Almost a quarter (23 per cent) of large companies are now calculating their ethnicity pay gap, research released today reveals – a jump from just one in 20 (5 per cent) in 2018 – despite the government so far failing to act on plans to make ethnicity pay gap reporting mandatory.
Two in five (40 per cent) respondents also said they planned to start doing so within the next three years.
The survey, conducted by PwC, polled 100 companies that collectively employ more than one million people, and found that one in 10 (10 per cent) firms were now voluntarily publishing their ethnicity pay gap figures, up from just 3 per cent two years ago, even though they are not legally required to do so.
- Masterclass: How to prepare for ethnicity pay reporting
- Why ethnicity pay gap reporting holds intrinsic value for businesses
- Could Black Lives Matter speed up the introduction of ethnicity pay reporting?
Additionally, two-thirds (67 per cent) of respondents said they were now collecting and recording data around their workforce’s ethnicity, up from just over half (53 per cent) in 2018.
According to the research, a lack of data is cited as the main reason for not calculating ethnicity pay gap, and perceived obstacles to obtaining the data included GDPR restrictions and unease over how to ask questions around race and ethnicity.
Seven in 10 (70 per cent) respondents said they were planning new initiatives to encourage more staff to voluntarily share their ethnicity data.
Get more HR and employment law news like this delivered straight to your inbox every day – sign up to People Management’s PM Daily newsletter
PwC is one the few companies that publishes its ethnicity pay gap, which currently stands at 35 per cent.
Laura Hinton, its chief people officer and member of the executive board, said: “It’s not been straightforward and the results are often stark reading – but that’s the point. Ultimately, our pay gap is improving year on year but we still have work to do.”
Jason Buwanabala, HR consulting actuary and data scientist at PwC, commented: “In order to address inequalities caused by systemic and structural biases, organisations should be looking across the entire employee experience to ensure fairness in areas such as recruitment, progression and attrition – and data is critical here.”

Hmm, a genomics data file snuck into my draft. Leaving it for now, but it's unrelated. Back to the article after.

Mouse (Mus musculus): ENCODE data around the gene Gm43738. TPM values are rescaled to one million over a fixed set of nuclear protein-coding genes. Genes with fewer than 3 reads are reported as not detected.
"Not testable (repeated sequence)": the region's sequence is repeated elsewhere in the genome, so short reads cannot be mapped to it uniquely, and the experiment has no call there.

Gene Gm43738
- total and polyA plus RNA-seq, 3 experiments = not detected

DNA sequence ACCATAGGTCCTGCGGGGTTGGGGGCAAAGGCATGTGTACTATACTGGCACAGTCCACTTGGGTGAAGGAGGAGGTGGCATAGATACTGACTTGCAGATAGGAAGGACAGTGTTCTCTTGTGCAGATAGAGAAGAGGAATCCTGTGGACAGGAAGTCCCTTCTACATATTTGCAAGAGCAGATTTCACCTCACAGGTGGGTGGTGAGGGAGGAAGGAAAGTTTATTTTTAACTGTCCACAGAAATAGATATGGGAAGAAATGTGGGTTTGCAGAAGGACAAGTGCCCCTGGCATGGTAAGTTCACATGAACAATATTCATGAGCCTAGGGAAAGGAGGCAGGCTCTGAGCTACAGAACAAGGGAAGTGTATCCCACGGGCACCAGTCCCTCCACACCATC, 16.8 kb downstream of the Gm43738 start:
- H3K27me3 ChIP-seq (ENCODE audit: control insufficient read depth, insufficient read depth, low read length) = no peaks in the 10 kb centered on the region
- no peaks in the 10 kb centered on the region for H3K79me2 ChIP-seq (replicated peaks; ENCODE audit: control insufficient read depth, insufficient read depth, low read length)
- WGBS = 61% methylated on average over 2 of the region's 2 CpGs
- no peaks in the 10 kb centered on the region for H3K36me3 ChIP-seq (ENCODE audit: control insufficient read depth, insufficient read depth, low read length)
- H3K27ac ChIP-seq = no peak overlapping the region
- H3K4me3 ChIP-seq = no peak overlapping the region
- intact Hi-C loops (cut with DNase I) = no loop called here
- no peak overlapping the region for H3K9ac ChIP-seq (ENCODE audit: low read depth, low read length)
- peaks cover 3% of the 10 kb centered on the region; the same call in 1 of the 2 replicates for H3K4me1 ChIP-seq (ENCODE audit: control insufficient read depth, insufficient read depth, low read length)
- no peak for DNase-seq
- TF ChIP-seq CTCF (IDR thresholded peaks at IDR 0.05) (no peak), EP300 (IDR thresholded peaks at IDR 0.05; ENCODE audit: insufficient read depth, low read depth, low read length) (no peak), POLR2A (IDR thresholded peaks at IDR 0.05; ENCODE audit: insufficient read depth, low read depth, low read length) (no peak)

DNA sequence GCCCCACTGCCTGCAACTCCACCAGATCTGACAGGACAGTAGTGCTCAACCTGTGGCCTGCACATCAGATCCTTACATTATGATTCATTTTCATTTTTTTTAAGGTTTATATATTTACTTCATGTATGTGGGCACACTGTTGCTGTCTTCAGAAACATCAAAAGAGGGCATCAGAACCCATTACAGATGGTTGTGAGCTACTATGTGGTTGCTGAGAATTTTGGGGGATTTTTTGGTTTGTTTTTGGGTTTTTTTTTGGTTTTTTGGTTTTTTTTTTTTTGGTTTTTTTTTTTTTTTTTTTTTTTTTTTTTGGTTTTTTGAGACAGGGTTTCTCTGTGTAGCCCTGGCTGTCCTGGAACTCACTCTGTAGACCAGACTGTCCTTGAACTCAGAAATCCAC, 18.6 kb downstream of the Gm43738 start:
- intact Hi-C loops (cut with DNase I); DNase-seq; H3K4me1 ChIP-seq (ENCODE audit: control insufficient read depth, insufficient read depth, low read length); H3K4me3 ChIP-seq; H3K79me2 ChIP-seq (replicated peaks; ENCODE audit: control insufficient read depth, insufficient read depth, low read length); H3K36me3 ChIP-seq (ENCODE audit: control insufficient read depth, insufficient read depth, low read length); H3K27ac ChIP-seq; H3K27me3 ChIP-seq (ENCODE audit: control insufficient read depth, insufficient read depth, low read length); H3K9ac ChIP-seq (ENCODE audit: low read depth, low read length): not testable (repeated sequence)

Responding to the survey findings, Sandra Kerr, race director at Business in the Community, said: “These figures are the clearest case yet for mandatory ethnicity pay gap reporting. This new data shows that only 10 per cent of companies are disclosing their ethnicity pay gap voluntarily, and gender pay gap reporting has shown that government intervention is the only thing that can ever really move the dial.”
The government has committed to making annual ethnicity pay reporting mandatory for companies that employ more than 250 people, mirroring the requirements for gender pay.
But two years after it released a consultation into its plans, further developments have yet to materialise, and more than 130,000 people signed a petition earlier this year calling on the government to make ethnicity pay reporting mandatory.
BITC, the Equality and Human Rights Commission, the TUC and the CIPD are among a large number of organisations backing the demands.
A CIPD spokesperson said forcing firms to report on ethnicity pay will “help shine a light on race inequalities and galvanise employer action to address these”.
They added: “For those organisations that are struggling with issues like a lack of data, encouraging buy-in from the organisation and employees is crucial to meaningful reporting. Building up employee trust will take time, and it is vital to explain why the information is being collected, how it will be used and who will have access to it.”
Dawn Moore, group people director at construction firm J Murphy & Sons, which intends to start reporting its ethnicity pay gap next year, said: “You have to work from the ground up; work with those employees who have given you the data to get better insight into why your ethnicity pay data might say certain things. Most of the causes I find are cultural, behavioural, etc and they won’t be resolved by relooking at your pay scales or anything like that. They will tend to be resolved by addressing leadership behaviours.”
Data is part of a bigger picture that needs to be looked at, according to Binna Kandola, co-founder and senior partner at Pearn Kandola and author of Racism at Work.
“Reporting itself is not a solution to the problem. However, having greater transparency will make a difference, and even bigger change will occur if people are held accountable for closing the gap. At this moment in time we have very little transparency and no accountability. A recipe for things not changing," he said.
The Department for Business, Energy and Industrial Strategy did not respond to a request for comment.